Books In Conversation
James Sherry with Farnoosh Fathi
James Sherry is publisher of Roof Books and Segue Books, distributed by Small Press Distribution. Roof has published over 100 titles of contemporary poetry and criticism; 70 are still in print. In the late 1970s, he founded the Segue Foundation, began publishing the poetry journal Roof, and distributed the critical journal L=A=N=G=U=A=G=E, two of the early seminal publications of the Language poetry movement. Farnoosh Fathi speaks with Language poet and Roof Books publisher James Sherry.
Farnoosh Fathi (Rail): In regards to the tradition that Language poetry inherited—self-effacement in language, practicing language as a form of resistance, engaging in a delineation of the structures of language embedded in our consciousness—how do these stylistic choices distinguish Language poetry from other modes of political writing, poetry or otherwise?
James Sherry: My formulation would be that Language poetry exists, if you can say such a thing exists, by virtue of two aspects: one, it’s political in the sense that using language is a political activity, on both the rhetorical and lexical level. The second is that poetry works with language as content, and technique as substance, extending the possibility of the uses of language.
Rail: How do you see the material you are publishing now as working against the mainstream? What new directions does your fall season take?
Sherry: There are two directions that I want the press to move in: to continue to push against whatever reality we will confront because that’s the only way you make discoveries. I want to continue to innovate, in some sense pushing against the poetry I have published to the extent that it has already gotten to be known. Surprisingly, however, there really haven’t been many new ideas that have come along to replace what I published. A lot of people who would be poets on the page have undertaken to do Web-related visual/sound work, like the poetry of Brian Kim Stefans. I also want to push against the extent to which Language poetry is co-opted by and absorbed into the mainstream—which is happening a lot, especially in the canon development—I want to push against that. Secondly, I’d like to make sure that new people read this poetry, that we continue to teach and expand the audience, so that people can then, hopefully, not imitate but extend and develop it. We’re putting out a book by Chris Tysh called Cleavage. While Chris was always exploring sexuality issues, she is fundamentally working with her materials as Language poets do, filling, so to speak, the space left by that content. Roof is also publishing a book called The Spectacular Vernacular Review by a collective of Canadian electronic poets called The Prize Budget for Boys. It uses some of the visual aspects of Language poetry (and of Mallarme) but extends beyond what L= poetry could have done in the ’70s or early ’80s, because we didn’t have the technology to do it. Prize Budge for Boys are doing this stuff online, then Roof is bringing it back to the page—and that is a kind of conversation we didn’t really have before.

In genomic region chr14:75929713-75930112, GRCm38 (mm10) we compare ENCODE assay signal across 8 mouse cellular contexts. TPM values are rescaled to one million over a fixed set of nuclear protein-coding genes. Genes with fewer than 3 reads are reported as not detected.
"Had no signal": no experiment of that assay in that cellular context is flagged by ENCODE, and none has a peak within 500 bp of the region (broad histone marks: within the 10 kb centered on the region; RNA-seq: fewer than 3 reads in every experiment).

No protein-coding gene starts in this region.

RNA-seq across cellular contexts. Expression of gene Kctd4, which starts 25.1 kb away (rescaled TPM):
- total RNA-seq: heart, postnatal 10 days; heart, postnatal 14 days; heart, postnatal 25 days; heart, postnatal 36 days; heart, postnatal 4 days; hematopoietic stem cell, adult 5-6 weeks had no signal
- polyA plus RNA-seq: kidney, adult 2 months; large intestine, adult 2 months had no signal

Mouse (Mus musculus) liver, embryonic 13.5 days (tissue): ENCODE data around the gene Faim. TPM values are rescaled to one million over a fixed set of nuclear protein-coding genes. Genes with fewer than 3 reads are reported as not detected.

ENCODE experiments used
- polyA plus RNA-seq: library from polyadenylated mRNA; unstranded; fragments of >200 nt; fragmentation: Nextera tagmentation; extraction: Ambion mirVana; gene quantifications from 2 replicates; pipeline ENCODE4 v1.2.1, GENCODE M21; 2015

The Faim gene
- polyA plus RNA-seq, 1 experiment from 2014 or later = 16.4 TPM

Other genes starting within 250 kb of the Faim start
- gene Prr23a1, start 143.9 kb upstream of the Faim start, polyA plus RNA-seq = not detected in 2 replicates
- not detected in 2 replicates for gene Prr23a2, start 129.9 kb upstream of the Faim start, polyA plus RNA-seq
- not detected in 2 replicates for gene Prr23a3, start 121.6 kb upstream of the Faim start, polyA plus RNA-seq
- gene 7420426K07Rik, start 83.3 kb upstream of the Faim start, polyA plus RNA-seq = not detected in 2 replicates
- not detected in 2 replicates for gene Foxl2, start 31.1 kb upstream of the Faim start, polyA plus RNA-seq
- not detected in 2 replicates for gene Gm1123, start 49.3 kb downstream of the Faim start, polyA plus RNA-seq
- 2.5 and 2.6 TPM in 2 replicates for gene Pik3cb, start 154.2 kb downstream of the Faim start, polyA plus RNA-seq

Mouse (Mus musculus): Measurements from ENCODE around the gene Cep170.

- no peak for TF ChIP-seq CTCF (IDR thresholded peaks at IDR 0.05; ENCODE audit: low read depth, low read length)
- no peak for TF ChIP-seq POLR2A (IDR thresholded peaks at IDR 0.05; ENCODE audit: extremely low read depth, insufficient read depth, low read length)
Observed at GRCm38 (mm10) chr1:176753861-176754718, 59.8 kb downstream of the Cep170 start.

Rail: And that might retextualize what it means to be on the page or recontextualize the page itself, which is something it seems Language poets would be interested in.… Recently a spike of young poets have become more interested in getting published by Roof Books—why?